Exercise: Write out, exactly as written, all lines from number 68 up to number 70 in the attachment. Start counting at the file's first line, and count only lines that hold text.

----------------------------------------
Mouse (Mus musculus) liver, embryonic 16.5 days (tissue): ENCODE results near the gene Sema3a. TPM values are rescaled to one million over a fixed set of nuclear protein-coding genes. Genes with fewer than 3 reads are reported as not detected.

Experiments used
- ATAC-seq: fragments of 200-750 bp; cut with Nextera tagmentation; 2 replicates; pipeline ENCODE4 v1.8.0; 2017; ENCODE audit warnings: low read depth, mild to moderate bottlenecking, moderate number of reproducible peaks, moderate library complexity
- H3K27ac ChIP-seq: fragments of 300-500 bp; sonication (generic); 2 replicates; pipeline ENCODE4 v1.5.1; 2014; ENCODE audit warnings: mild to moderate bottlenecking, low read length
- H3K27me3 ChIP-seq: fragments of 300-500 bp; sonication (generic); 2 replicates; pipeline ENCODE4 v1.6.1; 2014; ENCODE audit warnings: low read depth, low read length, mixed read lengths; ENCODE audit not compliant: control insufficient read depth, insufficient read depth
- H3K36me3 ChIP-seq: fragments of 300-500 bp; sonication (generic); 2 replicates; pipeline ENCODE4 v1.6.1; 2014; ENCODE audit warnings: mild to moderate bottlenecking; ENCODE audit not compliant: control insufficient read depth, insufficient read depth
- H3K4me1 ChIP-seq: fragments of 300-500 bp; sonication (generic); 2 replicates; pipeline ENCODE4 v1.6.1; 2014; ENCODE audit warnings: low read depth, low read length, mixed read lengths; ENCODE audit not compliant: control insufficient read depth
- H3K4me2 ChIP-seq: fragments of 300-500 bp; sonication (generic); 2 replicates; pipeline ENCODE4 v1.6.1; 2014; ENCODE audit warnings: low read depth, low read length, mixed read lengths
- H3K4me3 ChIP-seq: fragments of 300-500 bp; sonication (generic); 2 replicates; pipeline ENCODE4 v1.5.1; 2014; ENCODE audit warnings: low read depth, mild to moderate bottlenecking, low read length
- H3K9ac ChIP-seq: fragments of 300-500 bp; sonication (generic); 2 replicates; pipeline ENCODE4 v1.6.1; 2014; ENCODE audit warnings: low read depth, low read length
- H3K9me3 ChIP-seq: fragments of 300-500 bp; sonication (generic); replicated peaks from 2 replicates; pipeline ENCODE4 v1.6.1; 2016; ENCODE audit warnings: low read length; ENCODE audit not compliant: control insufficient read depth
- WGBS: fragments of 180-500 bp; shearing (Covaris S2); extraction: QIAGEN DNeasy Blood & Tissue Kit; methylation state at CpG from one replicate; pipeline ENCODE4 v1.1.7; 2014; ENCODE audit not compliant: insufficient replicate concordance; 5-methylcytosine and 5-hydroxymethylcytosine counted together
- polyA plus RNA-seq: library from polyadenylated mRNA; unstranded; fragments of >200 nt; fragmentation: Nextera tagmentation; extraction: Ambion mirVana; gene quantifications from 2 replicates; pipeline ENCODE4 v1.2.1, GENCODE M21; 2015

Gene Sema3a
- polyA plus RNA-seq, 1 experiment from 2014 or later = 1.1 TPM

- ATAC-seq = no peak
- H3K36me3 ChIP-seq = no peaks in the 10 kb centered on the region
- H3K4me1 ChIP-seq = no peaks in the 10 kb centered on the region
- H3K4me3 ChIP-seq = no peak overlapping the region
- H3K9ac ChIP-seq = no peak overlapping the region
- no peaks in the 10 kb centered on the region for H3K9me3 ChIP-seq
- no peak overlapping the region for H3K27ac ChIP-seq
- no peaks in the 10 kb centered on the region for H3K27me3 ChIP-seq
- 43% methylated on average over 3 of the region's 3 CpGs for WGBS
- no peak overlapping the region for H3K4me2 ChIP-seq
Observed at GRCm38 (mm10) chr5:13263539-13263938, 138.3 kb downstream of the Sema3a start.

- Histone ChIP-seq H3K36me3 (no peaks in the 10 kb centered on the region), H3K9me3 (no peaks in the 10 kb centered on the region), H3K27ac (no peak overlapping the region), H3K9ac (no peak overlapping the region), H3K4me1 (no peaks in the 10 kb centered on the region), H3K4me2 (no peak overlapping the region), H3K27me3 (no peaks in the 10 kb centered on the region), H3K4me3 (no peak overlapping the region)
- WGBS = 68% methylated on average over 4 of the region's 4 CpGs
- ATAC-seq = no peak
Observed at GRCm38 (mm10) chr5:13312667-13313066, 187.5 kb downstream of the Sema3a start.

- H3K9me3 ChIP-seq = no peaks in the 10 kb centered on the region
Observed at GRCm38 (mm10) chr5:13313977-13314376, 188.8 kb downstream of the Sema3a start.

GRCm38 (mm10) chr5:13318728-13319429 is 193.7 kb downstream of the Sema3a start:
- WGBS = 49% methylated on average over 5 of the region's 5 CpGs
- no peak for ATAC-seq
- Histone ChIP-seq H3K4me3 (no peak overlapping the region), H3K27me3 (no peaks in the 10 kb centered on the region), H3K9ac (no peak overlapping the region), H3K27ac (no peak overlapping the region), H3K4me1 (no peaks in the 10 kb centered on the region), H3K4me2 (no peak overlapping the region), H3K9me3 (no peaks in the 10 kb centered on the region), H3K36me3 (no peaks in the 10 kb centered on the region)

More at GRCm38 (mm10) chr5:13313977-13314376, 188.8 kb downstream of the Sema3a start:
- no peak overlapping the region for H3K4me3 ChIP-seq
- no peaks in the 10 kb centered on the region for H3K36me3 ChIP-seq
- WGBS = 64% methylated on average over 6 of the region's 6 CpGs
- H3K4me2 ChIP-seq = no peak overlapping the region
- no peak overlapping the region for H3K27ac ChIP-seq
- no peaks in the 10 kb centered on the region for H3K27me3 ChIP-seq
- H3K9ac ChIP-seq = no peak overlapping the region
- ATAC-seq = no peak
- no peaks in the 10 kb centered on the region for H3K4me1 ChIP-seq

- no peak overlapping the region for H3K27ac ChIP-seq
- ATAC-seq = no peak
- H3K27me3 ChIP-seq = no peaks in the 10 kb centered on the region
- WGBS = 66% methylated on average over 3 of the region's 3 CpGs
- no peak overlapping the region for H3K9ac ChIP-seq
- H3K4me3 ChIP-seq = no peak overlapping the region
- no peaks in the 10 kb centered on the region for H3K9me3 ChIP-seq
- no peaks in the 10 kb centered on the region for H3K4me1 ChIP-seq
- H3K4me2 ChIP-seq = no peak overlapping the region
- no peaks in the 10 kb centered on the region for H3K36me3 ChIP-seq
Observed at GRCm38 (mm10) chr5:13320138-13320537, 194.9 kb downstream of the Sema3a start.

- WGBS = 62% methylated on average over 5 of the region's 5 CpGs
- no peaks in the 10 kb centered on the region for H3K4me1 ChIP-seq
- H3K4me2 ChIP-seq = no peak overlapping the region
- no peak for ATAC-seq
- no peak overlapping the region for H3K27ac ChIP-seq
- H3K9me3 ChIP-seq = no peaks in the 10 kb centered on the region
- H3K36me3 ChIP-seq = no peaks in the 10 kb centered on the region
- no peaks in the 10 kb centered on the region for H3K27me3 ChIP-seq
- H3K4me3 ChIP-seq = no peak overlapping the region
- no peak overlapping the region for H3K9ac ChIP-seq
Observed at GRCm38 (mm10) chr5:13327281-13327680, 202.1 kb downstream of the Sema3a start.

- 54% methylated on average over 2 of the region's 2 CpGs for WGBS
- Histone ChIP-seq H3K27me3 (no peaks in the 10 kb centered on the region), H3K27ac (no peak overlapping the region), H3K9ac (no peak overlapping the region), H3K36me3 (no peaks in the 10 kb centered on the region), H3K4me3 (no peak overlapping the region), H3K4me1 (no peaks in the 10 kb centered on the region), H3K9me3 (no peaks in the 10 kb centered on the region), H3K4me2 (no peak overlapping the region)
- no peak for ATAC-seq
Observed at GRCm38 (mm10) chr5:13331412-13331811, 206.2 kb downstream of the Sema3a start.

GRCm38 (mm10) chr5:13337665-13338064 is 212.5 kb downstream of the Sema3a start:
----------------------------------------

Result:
Observed at GRCm38 (mm10) chr5:13327281-13327680, 202.1 kb downstream of the Sema3a start.

- 54% methylated on average over 2 of the region's 2 CpGs for WGBS
- Histone ChIP-seq H3K27me3 (no peaks in the 10 kb centered on the region), H3K27ac (no peak overlapping the region), H3K9ac (no peak overlapping the region), H3K36me3 (no peaks in the 10 kb centered on the region), H3K4me3 (no peak overlapping the region), H3K4me1 (no peaks in the 10 kb centered on the region), H3K9me3 (no peaks in the 10 kb centered on the region), H3K4me2 (no peak overlapping the region)